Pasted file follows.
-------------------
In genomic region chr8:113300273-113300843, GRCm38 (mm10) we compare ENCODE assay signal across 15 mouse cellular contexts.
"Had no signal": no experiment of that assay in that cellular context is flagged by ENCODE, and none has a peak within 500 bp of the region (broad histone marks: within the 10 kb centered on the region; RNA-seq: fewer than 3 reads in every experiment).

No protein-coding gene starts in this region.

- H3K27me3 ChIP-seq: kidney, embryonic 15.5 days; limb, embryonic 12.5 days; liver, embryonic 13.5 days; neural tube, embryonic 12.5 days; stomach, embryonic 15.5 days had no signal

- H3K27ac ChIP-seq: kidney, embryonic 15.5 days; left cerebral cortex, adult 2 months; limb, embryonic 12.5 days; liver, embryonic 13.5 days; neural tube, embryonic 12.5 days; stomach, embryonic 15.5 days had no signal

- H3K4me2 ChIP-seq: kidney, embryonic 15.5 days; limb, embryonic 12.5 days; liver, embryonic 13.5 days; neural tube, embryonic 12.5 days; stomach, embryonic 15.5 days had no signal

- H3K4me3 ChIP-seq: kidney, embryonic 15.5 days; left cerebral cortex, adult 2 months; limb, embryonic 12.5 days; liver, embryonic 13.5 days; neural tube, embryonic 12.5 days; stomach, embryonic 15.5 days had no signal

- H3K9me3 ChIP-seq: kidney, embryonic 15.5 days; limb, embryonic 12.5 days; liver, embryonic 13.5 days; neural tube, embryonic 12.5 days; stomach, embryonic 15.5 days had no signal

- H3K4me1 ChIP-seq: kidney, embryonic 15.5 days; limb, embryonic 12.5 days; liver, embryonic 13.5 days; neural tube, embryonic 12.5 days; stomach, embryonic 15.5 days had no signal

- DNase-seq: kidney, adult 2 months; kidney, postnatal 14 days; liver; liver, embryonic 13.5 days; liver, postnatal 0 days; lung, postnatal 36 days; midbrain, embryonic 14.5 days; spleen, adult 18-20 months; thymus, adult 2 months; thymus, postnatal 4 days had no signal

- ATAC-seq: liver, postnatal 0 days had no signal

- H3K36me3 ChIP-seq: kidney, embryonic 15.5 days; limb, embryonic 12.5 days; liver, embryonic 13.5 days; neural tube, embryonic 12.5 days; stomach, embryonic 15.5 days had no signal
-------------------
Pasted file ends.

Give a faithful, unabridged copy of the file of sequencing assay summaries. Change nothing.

In genomic region chr8:113300273-113300843, GRCm38 (mm10) we compare ENCODE assay signal across 15 mouse cellular contexts.
"Had no signal": no experiment of that assay in that cellular context is flagged by ENCODE, and none has a peak within 500 bp of the region (broad histone marks: within the 10 kb centered on the region; RNA-seq: fewer than 3 reads in every experiment).

No protein-coding gene starts in this region.

- H3K27me3 ChIP-seq: kidney, embryonic 15.5 days; limb, embryonic 12.5 days; liver, embryonic 13.5 days; neural tube, embryonic 12.5 days; stomach, embryonic 15.5 days had no signal

- H3K27ac ChIP-seq: kidney, embryonic 15.5 days; left cerebral cortex, adult 2 months; limb, embryonic 12.5 days; liver, embryonic 13.5 days; neural tube, embryonic 12.5 days; stomach, embryonic 15.5 days had no signal

- H3K4me2 ChIP-seq: kidney, embryonic 15.5 days; limb, embryonic 12.5 days; liver, embryonic 13.5 days; neural tube, embryonic 12.5 days; stomach, embryonic 15.5 days had no signal

- H3K4me3 ChIP-seq: kidney, embryonic 15.5 days; left cerebral cortex, adult 2 months; limb, embryonic 12.5 days; liver, embryonic 13.5 days; neural tube, embryonic 12.5 days; stomach, embryonic 15.5 days had no signal

- H3K9me3 ChIP-seq: kidney, embryonic 15.5 days; limb, embryonic 12.5 days; liver, embryonic 13.5 days; neural tube, embryonic 12.5 days; stomach, embryonic 15.5 days had no signal

- H3K4me1 ChIP-seq: kidney, embryonic 15.5 days; limb, embryonic 12.5 days; liver, embryonic 13.5 days; neural tube, embryonic 12.5 days; stomach, embryonic 15.5 days had no signal

- DNase-seq: kidney, adult 2 months; kidney, postnatal 14 days; liver; liver, embryonic 13.5 days; liver, postnatal 0 days; lung, postnatal 36 days; midbrain, embryonic 14.5 days; spleen, adult 18-20 months; thymus, adult 2 months; thymus, postnatal 4 days had no signal

- ATAC-seq: liver, postnatal 0 days had no signal

- H3K36me3 ChIP-seq: kidney, embryonic 15.5 days; limb, embryonic 12.5 days; liver, embryonic 13.5 days; neural tube, embryonic 12.5 days; stomach, embryonic 15.5 days had no signal